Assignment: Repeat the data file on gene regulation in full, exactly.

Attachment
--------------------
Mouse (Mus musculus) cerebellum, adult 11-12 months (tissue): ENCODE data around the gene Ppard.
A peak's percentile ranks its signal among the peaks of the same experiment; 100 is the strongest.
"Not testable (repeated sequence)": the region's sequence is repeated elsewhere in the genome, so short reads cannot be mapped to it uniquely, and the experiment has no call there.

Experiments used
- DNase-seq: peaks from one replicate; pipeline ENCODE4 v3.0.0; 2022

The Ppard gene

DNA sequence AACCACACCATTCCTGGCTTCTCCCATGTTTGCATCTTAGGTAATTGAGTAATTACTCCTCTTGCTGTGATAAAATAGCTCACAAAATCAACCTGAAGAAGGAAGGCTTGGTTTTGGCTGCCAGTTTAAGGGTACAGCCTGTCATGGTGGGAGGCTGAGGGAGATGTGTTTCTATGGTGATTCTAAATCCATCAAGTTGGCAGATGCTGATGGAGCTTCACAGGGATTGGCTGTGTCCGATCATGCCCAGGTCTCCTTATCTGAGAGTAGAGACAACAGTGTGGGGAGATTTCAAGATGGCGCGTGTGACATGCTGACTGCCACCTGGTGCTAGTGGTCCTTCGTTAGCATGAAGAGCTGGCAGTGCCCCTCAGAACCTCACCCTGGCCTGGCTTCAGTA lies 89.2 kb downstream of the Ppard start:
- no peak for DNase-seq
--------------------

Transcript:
Mouse (Mus musculus) cerebellum, adult 11-12 months (tissue): ENCODE data around the gene Ppard.
A peak's percentile ranks its signal among the peaks of the same experiment; 100 is the strongest.
"Not testable (repeated sequence)": the region's sequence is repeated elsewhere in the genome, so short reads cannot be mapped to it uniquely, and the experiment has no call there.

Experiments used
- DNase-seq: peaks from one replicate; pipeline ENCODE4 v3.0.0; 2022

The Ppard gene

DNA sequence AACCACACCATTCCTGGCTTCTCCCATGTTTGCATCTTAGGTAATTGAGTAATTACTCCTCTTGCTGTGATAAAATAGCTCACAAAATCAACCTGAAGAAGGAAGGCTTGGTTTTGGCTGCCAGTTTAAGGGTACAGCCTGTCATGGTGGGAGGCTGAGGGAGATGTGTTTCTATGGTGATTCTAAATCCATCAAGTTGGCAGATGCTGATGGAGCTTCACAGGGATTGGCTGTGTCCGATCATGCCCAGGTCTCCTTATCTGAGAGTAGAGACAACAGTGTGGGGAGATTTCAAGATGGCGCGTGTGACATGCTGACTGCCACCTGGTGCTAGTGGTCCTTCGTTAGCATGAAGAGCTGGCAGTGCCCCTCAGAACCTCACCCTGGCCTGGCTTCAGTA lies 89.2 kb downstream of the Ppard start:
- no peak for DNase-seq